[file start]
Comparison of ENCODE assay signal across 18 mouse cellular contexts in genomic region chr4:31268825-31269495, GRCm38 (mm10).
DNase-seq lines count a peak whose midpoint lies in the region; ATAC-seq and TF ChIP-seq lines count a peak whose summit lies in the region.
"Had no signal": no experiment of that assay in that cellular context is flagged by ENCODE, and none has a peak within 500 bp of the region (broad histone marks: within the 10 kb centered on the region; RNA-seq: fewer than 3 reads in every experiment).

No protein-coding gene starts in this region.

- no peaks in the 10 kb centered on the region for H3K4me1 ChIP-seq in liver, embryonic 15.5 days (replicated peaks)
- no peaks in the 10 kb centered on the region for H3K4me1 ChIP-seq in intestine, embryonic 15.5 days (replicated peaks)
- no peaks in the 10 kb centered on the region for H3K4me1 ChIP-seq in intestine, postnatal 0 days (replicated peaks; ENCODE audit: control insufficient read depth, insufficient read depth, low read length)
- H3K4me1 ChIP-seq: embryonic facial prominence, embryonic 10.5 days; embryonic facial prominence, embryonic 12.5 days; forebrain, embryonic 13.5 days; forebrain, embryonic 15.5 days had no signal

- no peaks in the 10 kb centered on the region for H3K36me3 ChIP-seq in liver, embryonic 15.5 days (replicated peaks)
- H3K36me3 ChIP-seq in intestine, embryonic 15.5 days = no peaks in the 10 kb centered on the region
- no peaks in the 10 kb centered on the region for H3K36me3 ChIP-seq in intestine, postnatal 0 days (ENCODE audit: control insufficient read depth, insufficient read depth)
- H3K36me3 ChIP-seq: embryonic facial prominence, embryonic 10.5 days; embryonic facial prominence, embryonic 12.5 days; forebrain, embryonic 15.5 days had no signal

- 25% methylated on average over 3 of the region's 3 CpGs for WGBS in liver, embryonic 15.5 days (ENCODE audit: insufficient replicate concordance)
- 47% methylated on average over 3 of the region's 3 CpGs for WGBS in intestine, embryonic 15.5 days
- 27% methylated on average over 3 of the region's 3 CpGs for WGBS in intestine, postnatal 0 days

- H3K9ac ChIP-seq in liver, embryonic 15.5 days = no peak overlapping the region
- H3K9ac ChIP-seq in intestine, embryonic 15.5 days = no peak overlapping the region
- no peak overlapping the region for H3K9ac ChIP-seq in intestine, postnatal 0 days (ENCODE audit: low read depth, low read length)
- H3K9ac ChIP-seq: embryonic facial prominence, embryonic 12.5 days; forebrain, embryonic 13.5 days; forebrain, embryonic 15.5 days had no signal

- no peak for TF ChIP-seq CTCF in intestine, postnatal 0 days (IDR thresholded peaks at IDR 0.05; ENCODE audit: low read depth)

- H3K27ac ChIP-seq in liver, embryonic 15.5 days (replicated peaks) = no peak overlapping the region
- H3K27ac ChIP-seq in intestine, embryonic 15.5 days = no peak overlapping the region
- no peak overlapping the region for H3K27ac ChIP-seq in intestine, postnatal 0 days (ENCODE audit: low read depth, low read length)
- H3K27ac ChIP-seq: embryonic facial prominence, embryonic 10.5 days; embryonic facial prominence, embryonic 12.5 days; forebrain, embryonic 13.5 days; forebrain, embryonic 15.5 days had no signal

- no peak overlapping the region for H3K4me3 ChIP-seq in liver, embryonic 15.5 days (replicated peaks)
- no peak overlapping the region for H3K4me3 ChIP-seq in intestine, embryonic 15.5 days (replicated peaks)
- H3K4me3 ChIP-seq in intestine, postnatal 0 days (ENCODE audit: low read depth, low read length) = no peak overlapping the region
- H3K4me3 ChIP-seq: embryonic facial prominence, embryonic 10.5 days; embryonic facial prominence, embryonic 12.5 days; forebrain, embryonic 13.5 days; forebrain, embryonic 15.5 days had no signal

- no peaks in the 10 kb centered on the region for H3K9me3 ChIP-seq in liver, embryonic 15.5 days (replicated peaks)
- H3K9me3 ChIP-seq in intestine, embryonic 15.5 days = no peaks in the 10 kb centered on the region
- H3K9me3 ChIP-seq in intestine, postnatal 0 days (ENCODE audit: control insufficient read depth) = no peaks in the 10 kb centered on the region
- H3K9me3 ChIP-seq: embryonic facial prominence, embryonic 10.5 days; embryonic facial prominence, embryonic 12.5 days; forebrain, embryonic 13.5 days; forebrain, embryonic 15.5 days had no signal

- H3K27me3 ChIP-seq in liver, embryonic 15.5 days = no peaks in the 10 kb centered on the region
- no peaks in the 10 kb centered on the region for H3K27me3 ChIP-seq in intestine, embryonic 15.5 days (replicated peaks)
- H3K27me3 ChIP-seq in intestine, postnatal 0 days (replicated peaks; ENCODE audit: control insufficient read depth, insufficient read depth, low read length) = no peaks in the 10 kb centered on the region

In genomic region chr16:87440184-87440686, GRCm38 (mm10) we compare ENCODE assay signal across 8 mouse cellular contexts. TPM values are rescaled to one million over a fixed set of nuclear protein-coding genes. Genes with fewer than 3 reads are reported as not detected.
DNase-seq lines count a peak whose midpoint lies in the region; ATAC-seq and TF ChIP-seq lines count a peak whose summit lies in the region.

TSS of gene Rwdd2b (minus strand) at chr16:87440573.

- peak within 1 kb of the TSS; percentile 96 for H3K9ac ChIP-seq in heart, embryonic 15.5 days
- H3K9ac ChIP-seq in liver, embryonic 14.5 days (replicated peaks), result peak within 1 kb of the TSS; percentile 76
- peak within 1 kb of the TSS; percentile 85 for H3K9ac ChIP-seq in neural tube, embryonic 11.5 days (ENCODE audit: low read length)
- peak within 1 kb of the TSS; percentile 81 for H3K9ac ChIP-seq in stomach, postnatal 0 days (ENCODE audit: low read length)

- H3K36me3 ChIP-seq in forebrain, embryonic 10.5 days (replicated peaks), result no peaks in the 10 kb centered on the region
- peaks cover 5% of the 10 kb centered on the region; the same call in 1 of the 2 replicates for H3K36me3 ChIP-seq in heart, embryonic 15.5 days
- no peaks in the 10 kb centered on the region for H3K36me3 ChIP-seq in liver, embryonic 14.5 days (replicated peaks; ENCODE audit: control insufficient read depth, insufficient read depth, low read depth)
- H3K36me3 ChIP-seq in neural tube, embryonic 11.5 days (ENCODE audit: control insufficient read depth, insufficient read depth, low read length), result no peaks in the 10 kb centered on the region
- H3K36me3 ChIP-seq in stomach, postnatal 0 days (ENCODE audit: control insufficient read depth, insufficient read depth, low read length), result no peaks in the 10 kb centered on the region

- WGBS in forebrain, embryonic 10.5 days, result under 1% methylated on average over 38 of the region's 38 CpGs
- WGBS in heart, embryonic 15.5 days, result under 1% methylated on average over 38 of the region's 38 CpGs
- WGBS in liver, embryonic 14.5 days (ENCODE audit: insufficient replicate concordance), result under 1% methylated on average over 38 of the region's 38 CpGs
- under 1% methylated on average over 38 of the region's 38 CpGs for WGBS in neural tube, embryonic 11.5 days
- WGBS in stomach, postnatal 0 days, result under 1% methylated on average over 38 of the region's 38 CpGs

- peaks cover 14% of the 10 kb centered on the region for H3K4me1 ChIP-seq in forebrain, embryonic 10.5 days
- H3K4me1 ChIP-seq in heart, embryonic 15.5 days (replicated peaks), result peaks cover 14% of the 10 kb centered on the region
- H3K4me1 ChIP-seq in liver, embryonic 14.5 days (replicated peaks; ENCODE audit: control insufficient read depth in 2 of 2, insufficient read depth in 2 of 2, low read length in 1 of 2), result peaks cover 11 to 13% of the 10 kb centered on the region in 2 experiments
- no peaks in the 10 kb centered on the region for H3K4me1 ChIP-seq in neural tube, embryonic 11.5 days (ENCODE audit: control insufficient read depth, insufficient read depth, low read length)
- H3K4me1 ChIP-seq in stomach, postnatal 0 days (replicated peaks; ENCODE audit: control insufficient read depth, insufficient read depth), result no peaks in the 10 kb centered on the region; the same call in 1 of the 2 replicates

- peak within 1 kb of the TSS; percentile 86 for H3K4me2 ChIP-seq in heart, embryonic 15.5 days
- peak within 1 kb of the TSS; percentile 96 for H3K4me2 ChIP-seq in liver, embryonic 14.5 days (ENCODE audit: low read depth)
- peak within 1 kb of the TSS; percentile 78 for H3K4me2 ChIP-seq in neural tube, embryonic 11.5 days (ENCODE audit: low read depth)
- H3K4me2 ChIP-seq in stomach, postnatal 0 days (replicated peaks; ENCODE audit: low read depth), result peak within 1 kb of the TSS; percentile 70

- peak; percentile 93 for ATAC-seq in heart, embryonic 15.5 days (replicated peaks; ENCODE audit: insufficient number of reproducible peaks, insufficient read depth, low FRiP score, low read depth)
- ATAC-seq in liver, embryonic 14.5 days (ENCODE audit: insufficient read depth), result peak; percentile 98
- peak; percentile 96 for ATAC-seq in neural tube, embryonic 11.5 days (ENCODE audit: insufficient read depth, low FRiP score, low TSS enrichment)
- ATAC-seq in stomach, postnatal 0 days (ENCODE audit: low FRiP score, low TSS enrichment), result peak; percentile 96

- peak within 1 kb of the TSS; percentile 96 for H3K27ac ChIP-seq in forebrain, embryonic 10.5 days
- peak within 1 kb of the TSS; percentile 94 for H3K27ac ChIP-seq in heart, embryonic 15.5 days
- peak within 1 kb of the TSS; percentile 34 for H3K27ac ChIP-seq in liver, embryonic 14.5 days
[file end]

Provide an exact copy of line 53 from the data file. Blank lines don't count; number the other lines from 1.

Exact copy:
- peaks cover 14% of the 10 kb centered on the region for H3K4me1 ChIP-seq in forebrain, embryonic 10.5 days